I am putting in an enhancement request to Microsoft to allow SharePoint admins to specific the directory locations from Central Admin/STSADM/Powershell in future.

Every so often, especially with dispersed power users (capable of creating content databases), full audits of SharePoint database files should be carried out.  It is vital to ensure that all databases are protected.

Hope this helps people

Fancy having fully-automated site Disaster Recovery?

November 4, 2009

A critical application…
…nearly as much $$$ spent on your DR site as your Production site…
…hours of time spent on defining & refining your disaster recovery procedure…
…never mind the training & updates from testing…
…varying bandwidth between sites, sometimes not enough…
…want to be able to recovery your SQL server back to 10:22:16…
…and that was 2 days ago…
…need that data back within minutes…

Well you can…

EMC RecoverPoint, EMC’s CDP (Continous Data Protection) product provides near instantanous roll-back capability.

 The majority of Operating Systems and applications are supported.  Data reduction* and WAN bandwidth compression – native.  Non EMC storage arrays – supported.  Long distances – how about 2000km? – supported.

Combine RecoverPoint and EMC Cluster Enabler together (called RP/CE for short) and the solution gives you just this.

RP/CE is what is called a geographically dispersed clustering solution, but alot more…
…RP/CE allows one or many clustered applications or Hyper-V VMs to be failed over in a minimal amount of time to a disaster recovery cluster node(s)   – in my Proven Solution – try 3 production / 3 DR nodes. 

I could even run some VMs on the DR cluster nodes (if your network supports this of course) and some on Production.  RecoverPoint/CE doesn’t mind, it supports bi-directional replication. 
EMC understands nowadays DR sites are too costly to just leave idle. 
RecoverPoint natively supports bi-directional replication in the same RecoverPoint installation.

The slick part of RecoverPoint/CE is that once operational, all the user needs to know is how to use normal Microsoft clustering and cluster administrator console.  RP/CE adheres to all Microsoft failover clustering requirements.  It is installed as a clustered resource and is added to each cluster group which needs RP/CE’s protection.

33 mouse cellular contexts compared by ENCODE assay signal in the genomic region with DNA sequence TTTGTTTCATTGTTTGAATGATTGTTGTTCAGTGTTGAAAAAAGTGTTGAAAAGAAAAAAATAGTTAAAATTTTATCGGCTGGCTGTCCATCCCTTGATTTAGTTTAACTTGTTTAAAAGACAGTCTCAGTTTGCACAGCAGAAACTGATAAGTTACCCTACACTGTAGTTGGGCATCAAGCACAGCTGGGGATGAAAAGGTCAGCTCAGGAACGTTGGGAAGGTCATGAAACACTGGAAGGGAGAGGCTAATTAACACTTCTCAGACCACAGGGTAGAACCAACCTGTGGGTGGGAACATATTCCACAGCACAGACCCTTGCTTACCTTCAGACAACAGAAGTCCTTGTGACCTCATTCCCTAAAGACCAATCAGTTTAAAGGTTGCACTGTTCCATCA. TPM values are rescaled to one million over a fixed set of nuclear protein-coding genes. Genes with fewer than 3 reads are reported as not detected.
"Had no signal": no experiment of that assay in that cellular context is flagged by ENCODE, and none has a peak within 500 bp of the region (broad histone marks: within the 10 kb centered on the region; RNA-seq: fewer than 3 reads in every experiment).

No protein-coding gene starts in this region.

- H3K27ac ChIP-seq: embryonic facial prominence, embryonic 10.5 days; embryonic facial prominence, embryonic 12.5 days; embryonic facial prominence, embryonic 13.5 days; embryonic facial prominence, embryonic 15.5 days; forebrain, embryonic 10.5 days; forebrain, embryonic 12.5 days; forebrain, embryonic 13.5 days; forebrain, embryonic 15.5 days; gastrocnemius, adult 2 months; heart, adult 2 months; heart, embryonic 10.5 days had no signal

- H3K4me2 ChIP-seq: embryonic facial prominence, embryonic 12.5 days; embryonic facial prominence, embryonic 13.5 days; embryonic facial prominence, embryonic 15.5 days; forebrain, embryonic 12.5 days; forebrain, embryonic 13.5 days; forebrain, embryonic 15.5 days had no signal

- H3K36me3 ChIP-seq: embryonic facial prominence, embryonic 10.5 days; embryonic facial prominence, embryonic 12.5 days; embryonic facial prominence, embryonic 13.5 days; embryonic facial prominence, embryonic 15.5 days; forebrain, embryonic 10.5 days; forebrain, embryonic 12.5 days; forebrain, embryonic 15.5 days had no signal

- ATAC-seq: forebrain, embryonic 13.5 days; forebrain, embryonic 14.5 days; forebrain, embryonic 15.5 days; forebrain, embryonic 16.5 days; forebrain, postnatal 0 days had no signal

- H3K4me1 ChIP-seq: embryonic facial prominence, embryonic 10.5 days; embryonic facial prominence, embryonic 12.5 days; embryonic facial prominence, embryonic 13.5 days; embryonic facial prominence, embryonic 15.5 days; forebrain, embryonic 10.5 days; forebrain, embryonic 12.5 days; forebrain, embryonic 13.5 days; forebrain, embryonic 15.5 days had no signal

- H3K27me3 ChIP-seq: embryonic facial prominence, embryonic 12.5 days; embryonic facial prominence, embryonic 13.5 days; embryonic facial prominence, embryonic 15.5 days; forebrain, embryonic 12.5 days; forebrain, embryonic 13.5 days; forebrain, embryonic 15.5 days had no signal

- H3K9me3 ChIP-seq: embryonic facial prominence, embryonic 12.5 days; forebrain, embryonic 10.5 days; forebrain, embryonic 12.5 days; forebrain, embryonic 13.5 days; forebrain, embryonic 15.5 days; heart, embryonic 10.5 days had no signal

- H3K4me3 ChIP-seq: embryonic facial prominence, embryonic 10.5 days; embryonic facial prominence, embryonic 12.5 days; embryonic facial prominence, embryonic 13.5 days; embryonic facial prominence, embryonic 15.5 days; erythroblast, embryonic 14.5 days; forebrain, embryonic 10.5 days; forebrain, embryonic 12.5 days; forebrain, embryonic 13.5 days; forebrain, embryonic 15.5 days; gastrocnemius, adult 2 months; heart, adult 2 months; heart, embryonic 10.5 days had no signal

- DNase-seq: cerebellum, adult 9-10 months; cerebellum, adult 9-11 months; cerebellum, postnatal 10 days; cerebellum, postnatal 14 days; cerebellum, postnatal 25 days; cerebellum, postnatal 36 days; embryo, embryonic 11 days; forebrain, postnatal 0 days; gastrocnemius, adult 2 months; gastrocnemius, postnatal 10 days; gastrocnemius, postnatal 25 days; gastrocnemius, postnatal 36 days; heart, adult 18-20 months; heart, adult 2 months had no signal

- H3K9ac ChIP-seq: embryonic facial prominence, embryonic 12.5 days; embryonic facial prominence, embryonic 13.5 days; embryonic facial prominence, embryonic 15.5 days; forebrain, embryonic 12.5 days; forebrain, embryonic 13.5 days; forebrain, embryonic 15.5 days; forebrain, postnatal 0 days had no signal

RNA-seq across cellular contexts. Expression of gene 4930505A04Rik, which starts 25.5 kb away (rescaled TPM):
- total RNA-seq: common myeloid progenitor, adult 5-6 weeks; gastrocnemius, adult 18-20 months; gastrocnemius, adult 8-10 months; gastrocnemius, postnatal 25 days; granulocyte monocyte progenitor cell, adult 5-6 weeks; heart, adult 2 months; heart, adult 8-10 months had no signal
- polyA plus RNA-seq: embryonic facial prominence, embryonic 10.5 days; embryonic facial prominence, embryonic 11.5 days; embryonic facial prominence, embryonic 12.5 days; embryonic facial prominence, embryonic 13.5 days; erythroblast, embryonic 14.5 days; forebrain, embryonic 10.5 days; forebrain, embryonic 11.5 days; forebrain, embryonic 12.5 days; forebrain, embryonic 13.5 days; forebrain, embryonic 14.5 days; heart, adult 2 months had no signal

Say, you have a 2-node (1 active / 1 passive) Hyper-V server running your virtualized SharePoint farm.  Down goes your production site.  Within a few minutes, all your SharePoint virtual machines are up and running on the DR side again, with the latest image of your data.  It’s that simple.

I was at the EMC booth as SharePoint Conference 2009 ( SPC09 ) in Las Vegas in October showcasing this and I must say…visitors were very impressed…most especially the folk who have been through the pain of recent DR planning..

* as a classic example, in something like an OLTP environment, if an 8k SQL data page is changed by say 200 bytes, the entire 64k block is written back down to filesystem.  Without RecoverPoint’s data reduction, all 64k of data is shipped across the wire to the DR site.  With data reduction, only the 200 bytes plus some checksum data is sent across the wire – AND compressed! clever.

For a recorded demonstration of the Proven Solution I am working on please see below;

In this demo, I would like to show you the power of EMC RecoverPoint and Cluster Enabler (RP/CE) in providing fully automated Disaster Recovery in your environment. In this use case, a busy enterprise SharePoint farm hosting 240,000+ busy users will expect a full site disaster and RP/CE automates disaster recovery of the farm in minutes.

The environment consists of a 6-node Hyper-V cluster, (3 Active/3 Passive) using iSCSI connectivity to an EMC CLARiiON CX4-240 storage array

I will share more information on this solution as it evolves.

Some more doc resources 

EMC RecoverPoint/Cluster Enabler – a detailed review
Disaster Recovery for Windows using EMC RecoverPoint/CE
EMC RecoverPoint/SE for CLARiiON Cx4
DR in a geographically dispersed cross-site virtual environment

I would love to get some feedback on what people think of something like this, not necessarily this EMC solution, but geo-clustering in general…
If anyone would like some serious detail into how RecoverPoint/CE works, I can gladly provide same as a blog post.

Thanks, James.